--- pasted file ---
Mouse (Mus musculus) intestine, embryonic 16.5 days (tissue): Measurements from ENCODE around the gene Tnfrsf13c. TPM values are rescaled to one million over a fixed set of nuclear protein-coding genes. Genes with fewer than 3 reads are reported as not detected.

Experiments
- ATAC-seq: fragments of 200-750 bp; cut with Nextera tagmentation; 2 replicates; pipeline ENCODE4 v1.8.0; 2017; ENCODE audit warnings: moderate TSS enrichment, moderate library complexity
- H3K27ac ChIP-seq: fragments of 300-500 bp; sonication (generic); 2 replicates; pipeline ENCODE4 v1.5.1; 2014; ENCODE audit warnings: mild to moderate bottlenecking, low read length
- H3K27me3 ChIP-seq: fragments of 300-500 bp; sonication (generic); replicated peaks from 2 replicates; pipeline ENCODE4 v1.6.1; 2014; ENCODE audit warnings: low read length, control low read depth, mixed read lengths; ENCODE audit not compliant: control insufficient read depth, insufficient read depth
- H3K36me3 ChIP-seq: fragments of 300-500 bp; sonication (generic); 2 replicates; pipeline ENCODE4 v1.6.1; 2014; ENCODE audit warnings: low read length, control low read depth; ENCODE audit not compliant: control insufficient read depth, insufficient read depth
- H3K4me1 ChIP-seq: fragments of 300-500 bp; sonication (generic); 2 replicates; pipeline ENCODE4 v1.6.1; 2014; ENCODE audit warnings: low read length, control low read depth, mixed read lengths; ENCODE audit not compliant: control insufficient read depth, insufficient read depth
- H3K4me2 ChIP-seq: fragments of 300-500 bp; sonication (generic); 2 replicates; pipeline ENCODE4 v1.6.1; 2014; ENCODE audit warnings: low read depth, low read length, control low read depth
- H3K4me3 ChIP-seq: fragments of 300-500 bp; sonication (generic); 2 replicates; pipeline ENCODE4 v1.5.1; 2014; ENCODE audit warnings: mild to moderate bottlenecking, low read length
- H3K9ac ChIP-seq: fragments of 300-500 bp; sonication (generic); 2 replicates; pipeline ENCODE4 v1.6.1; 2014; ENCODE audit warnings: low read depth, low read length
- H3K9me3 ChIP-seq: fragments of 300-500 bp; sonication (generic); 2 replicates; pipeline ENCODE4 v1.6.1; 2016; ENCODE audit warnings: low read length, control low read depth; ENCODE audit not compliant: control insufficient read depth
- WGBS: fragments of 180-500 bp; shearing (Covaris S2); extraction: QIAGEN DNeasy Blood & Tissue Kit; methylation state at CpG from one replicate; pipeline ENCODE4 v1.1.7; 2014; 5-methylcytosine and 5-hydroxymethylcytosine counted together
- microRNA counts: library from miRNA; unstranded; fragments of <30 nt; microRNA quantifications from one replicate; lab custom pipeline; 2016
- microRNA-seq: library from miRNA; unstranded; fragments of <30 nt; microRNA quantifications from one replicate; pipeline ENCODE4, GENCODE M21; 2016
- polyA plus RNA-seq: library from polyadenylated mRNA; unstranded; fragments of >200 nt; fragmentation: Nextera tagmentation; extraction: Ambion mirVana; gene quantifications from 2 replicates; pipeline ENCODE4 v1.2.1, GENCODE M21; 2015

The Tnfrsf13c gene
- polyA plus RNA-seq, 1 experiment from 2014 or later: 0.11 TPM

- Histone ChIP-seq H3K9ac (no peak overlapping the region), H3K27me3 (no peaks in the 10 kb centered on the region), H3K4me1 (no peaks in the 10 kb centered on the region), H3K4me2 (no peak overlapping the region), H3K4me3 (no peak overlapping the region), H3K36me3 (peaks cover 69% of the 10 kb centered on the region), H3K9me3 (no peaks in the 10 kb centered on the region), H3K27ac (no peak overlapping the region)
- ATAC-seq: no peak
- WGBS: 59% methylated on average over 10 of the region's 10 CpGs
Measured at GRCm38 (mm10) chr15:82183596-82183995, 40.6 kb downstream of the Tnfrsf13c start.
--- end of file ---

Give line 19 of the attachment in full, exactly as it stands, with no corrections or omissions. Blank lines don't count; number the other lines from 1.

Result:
- ATAC-seq: no peak